One of the most common questions clients and I discuss is that their loved one has already been in a residential rehab two or more times and recently expressed a desire to return, and they don't know what to do. Sadly, neither experience was successful for very long, and relapse was the outcome. Their loved one is in their early to mid-twenties, and the decision as caring and loving parents is fuzzy and complicated; they waver between going another round (in the hopes that the third time might be the charm), and a "forget it, been there, done that" attitude. Most parents would do anything to find whatever works for their child to rid themselves of their addition, but let's not ignore the warning bell that might be saying "not so fast."
Consider some of the following options before giving the green light.
1) Examine what has transpired to make your son or daughter request another residential rehab experience. If it is used as a get-out-of-jail card (no pun intended) because of a legal issue, because his feet are to the fire, or for some similar reason, then this is not an honest enough and thoughtful enough foundation to merit yet another go-round.
2) If you find that your loved one's desire is genuine and that he or she has put a considerable amount of reflection and deliberation into it, then you might want to approach with the following:
- Tell them that you appreciate their new desire to enter another rehab program, but that you wish to discuss it again in a week. This will test their sincerity; a week can be an eternity to an alcoholic or addict, and if they really want to do this, then they will be patient and return to you again in a week. If they ask why they have to wait a week, then tell them that you want to make sure that they are sincere about this and that it's not a spur-of-the-moment idea. If your loved one becomes annoyed or angry over your procrastination, then file this away as a concern about his or her sincerity. Please don't be afraid to hit the pause button on this, as they can punish and bait you with comments like, "Oh, great, now I want to get clean and sober and you are not supporting me." You are supporting them, but in your way, not theirs on their time frame.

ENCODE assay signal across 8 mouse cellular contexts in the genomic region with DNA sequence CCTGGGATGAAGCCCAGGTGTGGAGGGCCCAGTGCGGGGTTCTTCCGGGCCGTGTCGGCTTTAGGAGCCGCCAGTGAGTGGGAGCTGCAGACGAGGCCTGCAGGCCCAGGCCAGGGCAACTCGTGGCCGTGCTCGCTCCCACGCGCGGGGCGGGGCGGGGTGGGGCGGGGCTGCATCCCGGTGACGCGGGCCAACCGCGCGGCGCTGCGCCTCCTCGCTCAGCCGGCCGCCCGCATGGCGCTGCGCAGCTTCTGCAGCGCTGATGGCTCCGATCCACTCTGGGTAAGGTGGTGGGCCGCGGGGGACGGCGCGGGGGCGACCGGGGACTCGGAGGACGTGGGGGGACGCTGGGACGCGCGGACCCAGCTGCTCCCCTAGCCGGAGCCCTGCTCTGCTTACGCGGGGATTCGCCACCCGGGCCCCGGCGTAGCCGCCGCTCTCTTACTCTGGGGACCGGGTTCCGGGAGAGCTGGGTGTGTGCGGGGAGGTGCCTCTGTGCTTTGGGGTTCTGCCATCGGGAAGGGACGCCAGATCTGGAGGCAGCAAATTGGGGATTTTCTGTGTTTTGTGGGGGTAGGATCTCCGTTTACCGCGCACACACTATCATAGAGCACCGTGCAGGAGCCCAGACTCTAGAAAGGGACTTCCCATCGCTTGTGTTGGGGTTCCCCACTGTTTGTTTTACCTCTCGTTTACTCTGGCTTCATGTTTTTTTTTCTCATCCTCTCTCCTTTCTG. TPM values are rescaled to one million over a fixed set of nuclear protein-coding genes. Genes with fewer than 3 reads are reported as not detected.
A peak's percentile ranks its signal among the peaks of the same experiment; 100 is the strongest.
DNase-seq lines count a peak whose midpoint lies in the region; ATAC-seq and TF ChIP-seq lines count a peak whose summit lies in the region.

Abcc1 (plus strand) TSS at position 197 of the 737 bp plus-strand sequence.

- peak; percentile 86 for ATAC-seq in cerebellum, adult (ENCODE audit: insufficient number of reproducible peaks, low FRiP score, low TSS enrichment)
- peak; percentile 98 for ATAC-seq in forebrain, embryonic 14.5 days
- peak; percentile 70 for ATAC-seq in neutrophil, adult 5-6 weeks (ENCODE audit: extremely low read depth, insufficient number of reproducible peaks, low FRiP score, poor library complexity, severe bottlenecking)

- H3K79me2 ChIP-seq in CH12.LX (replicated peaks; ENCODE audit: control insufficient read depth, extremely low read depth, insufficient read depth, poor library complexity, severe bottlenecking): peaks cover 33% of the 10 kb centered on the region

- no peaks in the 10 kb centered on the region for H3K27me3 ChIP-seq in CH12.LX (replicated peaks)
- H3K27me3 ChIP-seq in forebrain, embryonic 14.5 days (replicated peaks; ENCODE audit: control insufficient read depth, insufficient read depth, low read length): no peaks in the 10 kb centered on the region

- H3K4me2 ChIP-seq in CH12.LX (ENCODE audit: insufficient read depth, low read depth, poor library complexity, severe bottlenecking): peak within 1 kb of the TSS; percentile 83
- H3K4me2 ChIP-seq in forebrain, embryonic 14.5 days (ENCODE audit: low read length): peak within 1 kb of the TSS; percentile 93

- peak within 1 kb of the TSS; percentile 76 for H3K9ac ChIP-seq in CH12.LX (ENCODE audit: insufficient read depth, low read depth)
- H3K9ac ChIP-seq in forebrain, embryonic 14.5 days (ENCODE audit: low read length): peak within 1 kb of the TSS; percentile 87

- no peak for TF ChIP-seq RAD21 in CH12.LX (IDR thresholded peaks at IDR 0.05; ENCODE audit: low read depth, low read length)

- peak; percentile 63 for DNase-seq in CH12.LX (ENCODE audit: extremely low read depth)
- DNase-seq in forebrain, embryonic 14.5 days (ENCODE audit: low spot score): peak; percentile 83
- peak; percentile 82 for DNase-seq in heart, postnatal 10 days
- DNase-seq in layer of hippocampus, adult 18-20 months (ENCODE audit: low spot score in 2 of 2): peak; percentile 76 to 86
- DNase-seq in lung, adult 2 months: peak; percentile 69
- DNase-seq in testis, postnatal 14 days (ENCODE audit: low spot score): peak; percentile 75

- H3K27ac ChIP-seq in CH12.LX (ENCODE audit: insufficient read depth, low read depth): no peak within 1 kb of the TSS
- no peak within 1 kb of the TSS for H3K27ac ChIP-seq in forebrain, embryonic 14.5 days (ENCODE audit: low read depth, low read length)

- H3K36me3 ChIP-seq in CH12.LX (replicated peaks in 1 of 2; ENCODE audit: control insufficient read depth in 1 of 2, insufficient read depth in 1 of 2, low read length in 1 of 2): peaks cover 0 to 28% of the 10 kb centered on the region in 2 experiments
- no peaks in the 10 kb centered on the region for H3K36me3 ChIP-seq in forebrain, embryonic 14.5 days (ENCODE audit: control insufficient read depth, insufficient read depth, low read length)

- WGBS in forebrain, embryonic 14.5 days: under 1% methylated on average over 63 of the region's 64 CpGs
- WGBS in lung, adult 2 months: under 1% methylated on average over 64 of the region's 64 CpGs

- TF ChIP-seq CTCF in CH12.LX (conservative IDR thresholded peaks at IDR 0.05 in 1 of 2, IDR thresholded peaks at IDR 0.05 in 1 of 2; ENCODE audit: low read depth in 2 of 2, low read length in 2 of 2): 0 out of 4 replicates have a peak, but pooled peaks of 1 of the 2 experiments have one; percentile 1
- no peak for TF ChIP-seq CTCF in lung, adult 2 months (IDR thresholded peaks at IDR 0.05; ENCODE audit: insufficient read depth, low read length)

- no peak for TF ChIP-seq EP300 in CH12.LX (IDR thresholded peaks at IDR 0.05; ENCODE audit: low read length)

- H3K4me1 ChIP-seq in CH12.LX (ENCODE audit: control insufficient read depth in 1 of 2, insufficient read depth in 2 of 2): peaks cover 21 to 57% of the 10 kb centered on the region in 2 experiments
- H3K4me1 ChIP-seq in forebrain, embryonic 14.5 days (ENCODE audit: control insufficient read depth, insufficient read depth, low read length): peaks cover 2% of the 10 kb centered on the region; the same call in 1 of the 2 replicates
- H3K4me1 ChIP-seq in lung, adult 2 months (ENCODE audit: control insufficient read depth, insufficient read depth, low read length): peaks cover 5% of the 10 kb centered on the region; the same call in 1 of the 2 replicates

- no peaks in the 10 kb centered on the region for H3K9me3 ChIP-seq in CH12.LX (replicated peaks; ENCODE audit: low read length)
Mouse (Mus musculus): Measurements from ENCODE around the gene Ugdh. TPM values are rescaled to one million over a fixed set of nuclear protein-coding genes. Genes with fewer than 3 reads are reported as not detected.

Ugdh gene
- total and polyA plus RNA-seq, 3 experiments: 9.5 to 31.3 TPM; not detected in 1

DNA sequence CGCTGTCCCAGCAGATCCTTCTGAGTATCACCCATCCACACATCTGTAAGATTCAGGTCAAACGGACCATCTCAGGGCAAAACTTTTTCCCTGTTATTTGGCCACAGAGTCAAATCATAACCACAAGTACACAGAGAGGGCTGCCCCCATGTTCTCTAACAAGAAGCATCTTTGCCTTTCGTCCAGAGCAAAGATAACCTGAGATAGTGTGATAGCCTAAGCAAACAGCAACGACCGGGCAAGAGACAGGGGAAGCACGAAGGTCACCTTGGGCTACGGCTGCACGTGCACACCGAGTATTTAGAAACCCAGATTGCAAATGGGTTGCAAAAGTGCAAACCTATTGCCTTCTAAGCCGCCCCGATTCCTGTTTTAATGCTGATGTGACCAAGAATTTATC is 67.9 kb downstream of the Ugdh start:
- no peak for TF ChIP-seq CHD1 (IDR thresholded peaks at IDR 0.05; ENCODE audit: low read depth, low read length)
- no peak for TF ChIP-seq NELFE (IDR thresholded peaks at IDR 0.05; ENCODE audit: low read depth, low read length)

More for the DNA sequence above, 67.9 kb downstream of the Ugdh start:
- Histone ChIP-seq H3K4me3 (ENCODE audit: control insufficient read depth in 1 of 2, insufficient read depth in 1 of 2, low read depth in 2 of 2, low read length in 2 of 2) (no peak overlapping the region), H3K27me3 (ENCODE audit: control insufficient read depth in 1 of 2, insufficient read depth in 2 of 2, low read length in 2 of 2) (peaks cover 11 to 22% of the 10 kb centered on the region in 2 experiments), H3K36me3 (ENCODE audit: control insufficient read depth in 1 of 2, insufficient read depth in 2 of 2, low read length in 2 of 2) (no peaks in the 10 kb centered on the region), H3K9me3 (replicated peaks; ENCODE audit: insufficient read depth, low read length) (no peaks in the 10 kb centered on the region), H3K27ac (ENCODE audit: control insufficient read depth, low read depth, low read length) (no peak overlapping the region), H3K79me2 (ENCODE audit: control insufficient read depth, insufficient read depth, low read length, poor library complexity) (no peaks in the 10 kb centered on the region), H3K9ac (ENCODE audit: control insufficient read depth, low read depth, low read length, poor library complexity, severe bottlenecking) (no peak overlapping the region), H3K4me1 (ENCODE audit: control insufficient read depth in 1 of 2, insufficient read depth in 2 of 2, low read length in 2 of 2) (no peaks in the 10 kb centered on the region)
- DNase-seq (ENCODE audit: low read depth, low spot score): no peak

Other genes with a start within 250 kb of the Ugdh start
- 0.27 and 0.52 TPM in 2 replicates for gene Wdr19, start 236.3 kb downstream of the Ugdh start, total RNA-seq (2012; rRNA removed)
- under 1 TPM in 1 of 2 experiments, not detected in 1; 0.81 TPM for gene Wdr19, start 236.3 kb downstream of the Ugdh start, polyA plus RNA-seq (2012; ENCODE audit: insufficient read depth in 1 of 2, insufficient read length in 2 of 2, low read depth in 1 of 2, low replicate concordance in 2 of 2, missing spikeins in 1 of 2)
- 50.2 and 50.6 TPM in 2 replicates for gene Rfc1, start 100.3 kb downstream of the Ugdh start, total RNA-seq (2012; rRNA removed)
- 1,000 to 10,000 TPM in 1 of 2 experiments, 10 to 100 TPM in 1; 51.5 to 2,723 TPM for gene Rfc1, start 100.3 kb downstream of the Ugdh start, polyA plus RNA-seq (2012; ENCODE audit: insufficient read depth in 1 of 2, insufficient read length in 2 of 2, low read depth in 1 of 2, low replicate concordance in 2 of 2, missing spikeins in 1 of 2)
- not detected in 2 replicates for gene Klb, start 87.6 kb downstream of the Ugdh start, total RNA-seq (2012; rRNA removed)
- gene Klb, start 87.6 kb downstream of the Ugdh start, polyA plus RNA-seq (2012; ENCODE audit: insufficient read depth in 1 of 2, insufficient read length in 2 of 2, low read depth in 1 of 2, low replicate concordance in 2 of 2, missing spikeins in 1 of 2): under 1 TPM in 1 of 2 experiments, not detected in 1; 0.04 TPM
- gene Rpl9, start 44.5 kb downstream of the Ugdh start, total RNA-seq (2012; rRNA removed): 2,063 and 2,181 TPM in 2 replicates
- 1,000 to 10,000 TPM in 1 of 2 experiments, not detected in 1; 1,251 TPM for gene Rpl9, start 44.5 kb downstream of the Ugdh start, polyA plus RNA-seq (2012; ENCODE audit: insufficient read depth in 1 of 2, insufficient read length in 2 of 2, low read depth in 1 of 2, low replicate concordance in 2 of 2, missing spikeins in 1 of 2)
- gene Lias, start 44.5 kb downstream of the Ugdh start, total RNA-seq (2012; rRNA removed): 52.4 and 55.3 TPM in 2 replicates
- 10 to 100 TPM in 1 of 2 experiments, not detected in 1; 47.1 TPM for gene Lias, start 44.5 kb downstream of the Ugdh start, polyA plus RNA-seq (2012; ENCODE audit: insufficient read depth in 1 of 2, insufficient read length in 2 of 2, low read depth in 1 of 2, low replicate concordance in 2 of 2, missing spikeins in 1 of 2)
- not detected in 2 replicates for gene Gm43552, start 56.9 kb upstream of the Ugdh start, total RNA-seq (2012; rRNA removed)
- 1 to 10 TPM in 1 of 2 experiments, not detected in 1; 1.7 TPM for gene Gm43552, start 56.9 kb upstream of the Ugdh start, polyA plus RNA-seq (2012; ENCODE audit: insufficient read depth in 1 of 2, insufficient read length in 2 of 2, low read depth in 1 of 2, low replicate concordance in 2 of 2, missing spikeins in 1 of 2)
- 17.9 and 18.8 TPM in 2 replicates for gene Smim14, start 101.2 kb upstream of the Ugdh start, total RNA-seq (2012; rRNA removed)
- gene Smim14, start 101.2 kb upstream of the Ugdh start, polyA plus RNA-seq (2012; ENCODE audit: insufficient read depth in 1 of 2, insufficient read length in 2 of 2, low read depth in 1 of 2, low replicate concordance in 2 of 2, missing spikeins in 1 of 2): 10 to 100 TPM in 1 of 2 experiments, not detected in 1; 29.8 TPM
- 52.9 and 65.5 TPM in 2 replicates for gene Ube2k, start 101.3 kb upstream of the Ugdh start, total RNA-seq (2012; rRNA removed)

3) If finances make it difficult or you, or if you are still skeptical about how plausible sticking to this plan will be, consider a local outpatient clinic -- not just a 12-step recovery program but counseling with other alcoholic or addicts in a group setting moderated by a professional substance abuse counselor, or one-on-one private counseling. The answer is not always to be shipped off, where the same outcome might prevail. If the drive and desire for sobriety is there, then there is no reason why it can't be obtained through the same channels, yet locally and at a lower price.
4) We all know people that are perpetual students. They go to school and then go to school some more. Never testing what they learned or facing the world of employment, they find solace and refuge in going to class after class after class. Please don't allow your loved one to become a perpetual residential rehabber; it can be very easy to do, and before you know it, you have spent wads of cash and find yourself right back at the beginning with nothing accomplished.
It's hard to say no to a loved one when he or she professes a need for help. Please understand that I am not suggesting that you turn a deaf ear, but be responsible not only for your sake but for that of your loved one. The more everyone understands what's expected from everyone else, the healthier your decisions will be. If you have had it up to the ceiling with continued requests for financial support for a rehabilitation program, please don't consider yourself an unloving, uncaring or bad parent if you just walk away and leave the next round of rehab up to your loved one. On the contrary, if you let your loved one participate and earn the right to another recovery attempt, it may last longer and become the backbone of a new and healthy lifestyle.
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